The fact that Trump’s coup never ended, but only changed form, is a key fact of American politics, perhaps a close second to the related fact of the GOP’s descent into a white supremacist, Christian nationalist party predisposed to violence and authoritarianism. The transubstantiation of January 6 in the minds of devoted Republicans into an event of righteousness — a Black Mass in which Capitol Police blood has been turned into electoral wine — only increases the pressure on Biden and other Democrats to insist on the perfidy and treason of Trump’s attempted coup.
But beyond this, it also requires the Democrats to talk about why GOP politicos and base voters have taken such a radical turn. By identifying the motivations and concrete goals of this anti-democratic movement, the Democrats will simultaneously position themselves to identify the substantive elements of what a pro-democracy movement stands for: freedom of religion, racial and gender equality, the right to go about your daily business without fear of political violence. As I’ve written before, it’s simply not enough for the Democrats to say what they’re against.
Biden should also make clear that democracy is inseparable from the material security and freedom that most Americans view as the fabric of their everyday existence. From being able to walk around without fear of white supremacist gangs sanctioned by Trump, to being able to hold a job without being fired on the basis of your race, gender, or sexual orientation, to having autonomy over your own body, to being able to trust in a government that puts science over religious mysticism, the majority’s right to rule is no abstract thing, but the ultimate guaranty that we live in a world that we want. On this point, I think President Biden is on the right track when he talks about the American people being able to choose their own destiny — but he would benefit his case by getting much more concrete and down to earth about what this means on a day-to-day level.
A few days after the speech I’ve been discussing, Biden gave another one at the site of a racist mass shooting in Charleston, South Carolina, in which he directly invoked the specter of white supremacism behind Donald Trump’s campaign. Though some news coverage presented the speech as primarily a pitch to energize African-American voters, it needs to be acknowledged that his references to white supremacism are also a challenge to white voters to pick a side in relation to America’s greatest sin and fracture line. It has sometimes seemed that Democrats have been overly hesitant to call out white supremacism directly, a position that has become untenable with the rise of Trump, who has more or less unabashedly anointed himself the leader of aggrieved white Americans unable to cope with increasing diversity and the prospect of growing racial equality across the country. Biden’s South Carolina speech suggests a recognition that this reluctance needs to change, and was promising in that it delved into the substance of what makes Trump and other Republicans so unfit for office.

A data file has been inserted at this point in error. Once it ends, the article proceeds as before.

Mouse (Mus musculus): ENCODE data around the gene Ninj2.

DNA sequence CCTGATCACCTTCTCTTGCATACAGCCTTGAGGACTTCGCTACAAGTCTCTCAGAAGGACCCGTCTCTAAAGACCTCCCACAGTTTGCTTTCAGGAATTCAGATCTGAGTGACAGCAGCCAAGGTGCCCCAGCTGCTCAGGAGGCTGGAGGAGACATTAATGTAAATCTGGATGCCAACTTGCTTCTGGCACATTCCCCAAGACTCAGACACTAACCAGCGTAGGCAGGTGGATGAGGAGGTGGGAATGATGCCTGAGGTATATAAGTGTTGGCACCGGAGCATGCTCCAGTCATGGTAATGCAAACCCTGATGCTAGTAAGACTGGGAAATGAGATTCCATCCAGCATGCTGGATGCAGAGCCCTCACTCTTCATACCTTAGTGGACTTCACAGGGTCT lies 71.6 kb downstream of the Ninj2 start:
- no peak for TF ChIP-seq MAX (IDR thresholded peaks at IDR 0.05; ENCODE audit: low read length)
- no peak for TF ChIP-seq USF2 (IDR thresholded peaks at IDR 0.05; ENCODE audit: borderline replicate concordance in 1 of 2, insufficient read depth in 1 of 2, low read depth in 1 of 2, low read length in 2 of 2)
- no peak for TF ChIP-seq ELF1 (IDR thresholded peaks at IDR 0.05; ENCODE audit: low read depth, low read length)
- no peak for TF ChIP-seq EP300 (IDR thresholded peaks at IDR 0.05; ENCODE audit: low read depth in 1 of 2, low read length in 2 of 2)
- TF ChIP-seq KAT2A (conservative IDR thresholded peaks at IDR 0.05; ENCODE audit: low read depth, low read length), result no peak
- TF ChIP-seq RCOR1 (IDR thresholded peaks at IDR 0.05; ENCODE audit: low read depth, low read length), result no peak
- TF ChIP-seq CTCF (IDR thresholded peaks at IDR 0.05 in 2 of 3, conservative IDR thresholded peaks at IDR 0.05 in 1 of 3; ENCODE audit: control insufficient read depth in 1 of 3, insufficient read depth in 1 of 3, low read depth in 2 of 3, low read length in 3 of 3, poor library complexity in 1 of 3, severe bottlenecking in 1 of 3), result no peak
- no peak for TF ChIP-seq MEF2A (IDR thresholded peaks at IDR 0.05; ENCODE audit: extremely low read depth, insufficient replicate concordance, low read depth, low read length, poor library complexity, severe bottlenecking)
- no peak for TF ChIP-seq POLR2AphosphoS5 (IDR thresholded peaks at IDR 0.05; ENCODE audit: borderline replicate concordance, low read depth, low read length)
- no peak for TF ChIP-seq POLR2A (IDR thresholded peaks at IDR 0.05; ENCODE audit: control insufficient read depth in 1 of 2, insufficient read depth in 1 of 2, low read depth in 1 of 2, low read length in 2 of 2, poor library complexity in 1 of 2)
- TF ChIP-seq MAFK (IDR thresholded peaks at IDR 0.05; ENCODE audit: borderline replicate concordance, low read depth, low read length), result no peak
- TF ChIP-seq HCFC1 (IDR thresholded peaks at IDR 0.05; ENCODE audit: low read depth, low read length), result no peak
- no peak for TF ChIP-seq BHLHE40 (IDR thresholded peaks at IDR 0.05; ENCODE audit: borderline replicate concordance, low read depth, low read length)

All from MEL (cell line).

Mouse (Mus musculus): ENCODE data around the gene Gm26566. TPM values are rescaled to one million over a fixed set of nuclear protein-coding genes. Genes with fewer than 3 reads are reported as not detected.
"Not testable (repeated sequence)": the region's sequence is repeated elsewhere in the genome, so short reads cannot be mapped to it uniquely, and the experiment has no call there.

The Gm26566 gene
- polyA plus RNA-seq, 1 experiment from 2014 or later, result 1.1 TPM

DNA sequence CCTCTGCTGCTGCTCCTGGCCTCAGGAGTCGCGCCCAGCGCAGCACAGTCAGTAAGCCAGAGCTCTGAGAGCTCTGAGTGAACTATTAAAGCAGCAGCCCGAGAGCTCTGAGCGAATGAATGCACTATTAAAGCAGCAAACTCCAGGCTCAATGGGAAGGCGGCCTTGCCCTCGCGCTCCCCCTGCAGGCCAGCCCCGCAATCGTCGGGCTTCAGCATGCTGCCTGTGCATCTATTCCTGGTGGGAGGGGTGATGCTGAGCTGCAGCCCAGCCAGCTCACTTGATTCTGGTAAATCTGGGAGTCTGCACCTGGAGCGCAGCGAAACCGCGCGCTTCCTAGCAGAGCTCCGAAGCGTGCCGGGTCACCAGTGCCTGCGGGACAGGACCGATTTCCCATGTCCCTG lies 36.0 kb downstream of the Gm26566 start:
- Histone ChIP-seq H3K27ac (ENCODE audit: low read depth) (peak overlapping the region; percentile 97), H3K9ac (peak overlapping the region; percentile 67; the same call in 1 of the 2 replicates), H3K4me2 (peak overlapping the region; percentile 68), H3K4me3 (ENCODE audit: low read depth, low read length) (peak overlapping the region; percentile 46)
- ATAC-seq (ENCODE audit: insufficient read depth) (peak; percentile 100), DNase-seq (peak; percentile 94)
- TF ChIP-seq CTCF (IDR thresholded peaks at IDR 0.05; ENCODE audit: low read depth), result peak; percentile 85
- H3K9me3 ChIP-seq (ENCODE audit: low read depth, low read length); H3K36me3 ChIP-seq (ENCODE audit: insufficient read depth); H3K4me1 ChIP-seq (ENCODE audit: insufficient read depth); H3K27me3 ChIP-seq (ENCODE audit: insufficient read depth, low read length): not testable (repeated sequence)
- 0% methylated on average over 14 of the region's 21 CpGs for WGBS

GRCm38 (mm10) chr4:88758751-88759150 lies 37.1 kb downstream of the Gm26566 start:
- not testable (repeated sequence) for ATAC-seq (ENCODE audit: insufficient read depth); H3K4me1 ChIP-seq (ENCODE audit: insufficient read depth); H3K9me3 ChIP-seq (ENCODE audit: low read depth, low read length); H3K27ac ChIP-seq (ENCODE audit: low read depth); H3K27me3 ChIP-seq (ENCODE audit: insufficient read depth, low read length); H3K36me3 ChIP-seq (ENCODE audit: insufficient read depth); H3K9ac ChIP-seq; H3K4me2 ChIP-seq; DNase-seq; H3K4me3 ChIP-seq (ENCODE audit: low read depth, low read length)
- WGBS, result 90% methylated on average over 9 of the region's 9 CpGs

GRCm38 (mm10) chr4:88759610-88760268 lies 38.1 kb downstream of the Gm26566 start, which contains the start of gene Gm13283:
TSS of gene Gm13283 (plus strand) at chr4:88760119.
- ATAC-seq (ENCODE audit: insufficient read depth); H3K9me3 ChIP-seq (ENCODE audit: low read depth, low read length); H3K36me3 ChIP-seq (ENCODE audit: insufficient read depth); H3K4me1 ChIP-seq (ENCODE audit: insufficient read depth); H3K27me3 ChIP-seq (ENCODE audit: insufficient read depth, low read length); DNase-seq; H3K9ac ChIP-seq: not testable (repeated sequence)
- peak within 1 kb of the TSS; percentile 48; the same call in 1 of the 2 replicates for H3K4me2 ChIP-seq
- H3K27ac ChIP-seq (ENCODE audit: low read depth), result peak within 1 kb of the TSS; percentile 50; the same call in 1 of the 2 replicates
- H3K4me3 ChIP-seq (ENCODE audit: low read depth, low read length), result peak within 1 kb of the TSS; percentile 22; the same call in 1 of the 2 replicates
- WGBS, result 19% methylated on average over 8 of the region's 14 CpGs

Despite the various reservations I have with Biden’s approach to the democracy question, it still seems possible that his current brand of attacks on Trump’s anti-democratic, violent, and election result-denying ways will find increasingly ample targets in the coming months. Donald Trump kicked off his own campaign with praise of the January 6 insurrection, has threatened to unleash violence in response to the various legal charges against him, and has refused to say he would accept defeat at the polls in 2024. In other words, Donald Trump is running as an insurrectionary candidate, who will either subvert American democracy if he wins the Electoral College, or will once again incite his followers to violence should he lose. It is also well worth noting that senior members of the Republican Party have indicated their agreement with these anti-democratic aims — just look at Representative Eliese Stefanik, the chairwoman of the House Republican conference, who refuses to say whether the GOP-controlled House would certify a 2024 Biden election victory, and who echoes Trump’s rhetoric by referring to January 6 insurrectionists behind bars as “hostages.”
From this perspective, Donald Trump’s countervailing efforts to paint Joe Biden as the real threat to democracy are weak tea indeed, undercut by Trump’s own pronouncements and the evidence of our senses. The former president’s decision to double down on insurrection is only going to confirm for people that he engaged in insurrection in the first place, increasing the likelihood that Biden’s line of attack will hit home. Trump is betting everything on his authoritarian, violent-minded movement cowing the U.S. government and the American majority into complaisance and submission. If Biden continues to press his strategy and makes a fuller case for how vital democracy is to the lives of Americans, Trump may find himself walking into a meat grinder of his own making.